In our last few columns (1–4), we discussed shortcomings of current methods used to assess the presence of non-linearity in
data, and presented a new method that addresses those shortcomings. This new method is statistically sound, provides an objective
means to determine if non-linearity is present in the relationship between two sets of data, and is inherently suitable for
implementation as a computer program.
Jerome Workman Jr. & Howard Mark
A shortcoming of the method presented is one that it has in common with virtually all statistical tests: while it provides
a means of unambiguously and objectively determining the presence of non-linearity, if we find that non-linearity is present,
it does not address the question of how much non-linearity is present. This column, therefore, presents results from some computer experiments designed to assess a method
of quantifying the amount of non-linearity present in a data set, assuming that the test for the presence of non-linearity
already has been applied and found that indeed, a measurable, statistically significant degree of non-linearity exists.
The spectroscopic community, and indeed, the chemical community at large, is not the only group of scientists concerned with
these issues. Other scientific disciplines also are concerned with ways to evaluate methods of chemical analysis. Notable
among them are the pharmaceutical communities and the clinical chemistry communities. In those communities, considerations
of the sort we are addressing are even more important, for at least two reasons:
- These disciplines are regulated by governmental agencies, especially the Food and Drug Administration. In fact, it was considerations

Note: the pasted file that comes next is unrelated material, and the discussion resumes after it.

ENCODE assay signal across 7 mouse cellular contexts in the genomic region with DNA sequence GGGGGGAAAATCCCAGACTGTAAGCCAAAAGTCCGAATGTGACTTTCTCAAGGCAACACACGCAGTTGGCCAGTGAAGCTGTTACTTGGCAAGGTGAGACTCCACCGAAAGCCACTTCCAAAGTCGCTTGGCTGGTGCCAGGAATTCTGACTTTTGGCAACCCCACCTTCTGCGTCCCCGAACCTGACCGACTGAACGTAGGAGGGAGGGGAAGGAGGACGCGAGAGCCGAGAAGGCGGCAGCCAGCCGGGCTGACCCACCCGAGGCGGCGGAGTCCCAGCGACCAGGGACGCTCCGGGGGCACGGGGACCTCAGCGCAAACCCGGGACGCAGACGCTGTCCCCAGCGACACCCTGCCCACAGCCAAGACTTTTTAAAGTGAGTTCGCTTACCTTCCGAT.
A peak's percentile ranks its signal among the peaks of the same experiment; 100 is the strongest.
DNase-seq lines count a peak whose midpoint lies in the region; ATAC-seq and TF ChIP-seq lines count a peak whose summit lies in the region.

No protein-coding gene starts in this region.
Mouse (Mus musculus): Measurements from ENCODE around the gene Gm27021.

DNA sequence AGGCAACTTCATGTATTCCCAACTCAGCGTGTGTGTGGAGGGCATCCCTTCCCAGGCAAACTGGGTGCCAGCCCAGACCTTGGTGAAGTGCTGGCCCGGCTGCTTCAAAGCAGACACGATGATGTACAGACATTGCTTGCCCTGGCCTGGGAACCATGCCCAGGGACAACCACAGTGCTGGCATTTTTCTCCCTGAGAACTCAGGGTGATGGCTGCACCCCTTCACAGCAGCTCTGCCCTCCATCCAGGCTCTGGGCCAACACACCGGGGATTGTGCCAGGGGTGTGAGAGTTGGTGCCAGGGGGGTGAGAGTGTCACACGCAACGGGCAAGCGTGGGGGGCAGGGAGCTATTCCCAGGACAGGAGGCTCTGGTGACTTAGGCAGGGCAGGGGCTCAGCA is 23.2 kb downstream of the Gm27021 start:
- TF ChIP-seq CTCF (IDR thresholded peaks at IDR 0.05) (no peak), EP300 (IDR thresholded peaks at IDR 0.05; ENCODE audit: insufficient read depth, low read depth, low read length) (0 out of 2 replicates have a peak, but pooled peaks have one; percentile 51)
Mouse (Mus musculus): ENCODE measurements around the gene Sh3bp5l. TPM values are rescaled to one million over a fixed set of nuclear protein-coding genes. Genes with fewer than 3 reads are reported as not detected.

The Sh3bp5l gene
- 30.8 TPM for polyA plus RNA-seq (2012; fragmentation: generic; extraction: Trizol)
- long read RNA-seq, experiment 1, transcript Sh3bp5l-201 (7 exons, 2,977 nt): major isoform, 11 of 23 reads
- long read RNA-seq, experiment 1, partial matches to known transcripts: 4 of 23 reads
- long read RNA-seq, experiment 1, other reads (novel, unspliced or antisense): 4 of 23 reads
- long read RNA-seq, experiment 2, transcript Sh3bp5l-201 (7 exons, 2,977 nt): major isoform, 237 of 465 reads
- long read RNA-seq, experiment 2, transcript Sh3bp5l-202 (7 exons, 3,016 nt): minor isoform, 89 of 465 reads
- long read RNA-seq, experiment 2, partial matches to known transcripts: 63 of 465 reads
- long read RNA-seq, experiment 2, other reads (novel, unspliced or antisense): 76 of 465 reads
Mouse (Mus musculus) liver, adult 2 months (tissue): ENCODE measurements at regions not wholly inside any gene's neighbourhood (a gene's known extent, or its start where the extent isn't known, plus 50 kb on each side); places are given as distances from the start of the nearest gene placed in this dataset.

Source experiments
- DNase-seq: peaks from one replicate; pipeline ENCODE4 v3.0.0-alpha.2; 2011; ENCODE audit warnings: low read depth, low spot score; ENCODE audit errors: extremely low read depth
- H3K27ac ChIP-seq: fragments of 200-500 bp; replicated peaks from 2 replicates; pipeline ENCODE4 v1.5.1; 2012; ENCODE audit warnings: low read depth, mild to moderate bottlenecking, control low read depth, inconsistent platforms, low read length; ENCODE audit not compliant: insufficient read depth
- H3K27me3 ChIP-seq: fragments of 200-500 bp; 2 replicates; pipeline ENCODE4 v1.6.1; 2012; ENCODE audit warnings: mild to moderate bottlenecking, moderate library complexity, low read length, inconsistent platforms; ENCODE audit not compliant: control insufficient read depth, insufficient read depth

of the requirements of a regulatory agency that created the impetus for this series of columns in the first place (1).
- The second reason is what drives the whole effort of ensuring that everything that is done, is done "right." An error in an
analytical result can conceivably, in literal fact, cause illness or even death.
Thus, the clinical chemistry community also has investigated issues such as the linearity of the relationship between test
results and actual chemical composition, and an interesting article provides the impetus for creating a method of assessing
the degree of non-linearity present in the relationship between two sets of data (5).
Degree of Non-linearity
The basis for this calculation of the amount of non-linearity is illustrated in Figure 1. In Figure 1a, we see a set of data
showing some non-linearity between the test results and the actual values. If a straight line and a quadratic polynomial both
are fit to the data, then the difference between the predicted values from the two curves gives a measure of the amount of
non-linearity. Figure 1a shows data subject to both random error and nonlinearity, and the different ways linear and quadratic
polynomials fit the data. As shown in Figure 1a, at any given point, there is a difference between the two functions that
represents the difference between the Y-values corresponding to a given X-value.
Figure 1b shows that irrespective of the random error of the data, the difference between the two functions depends only upon
the nature of the functions and can be calculated from the difference between the Y-values corresponding to each X-value. If there is no non-linearity at all, then the two functions will coincide, and all the differences will be zero. Increasing
amounts of non-linearity will cause increasingly large differences between the values of the two functions corresponding to
each X-value, and these can be used to calculate the nonlinearity.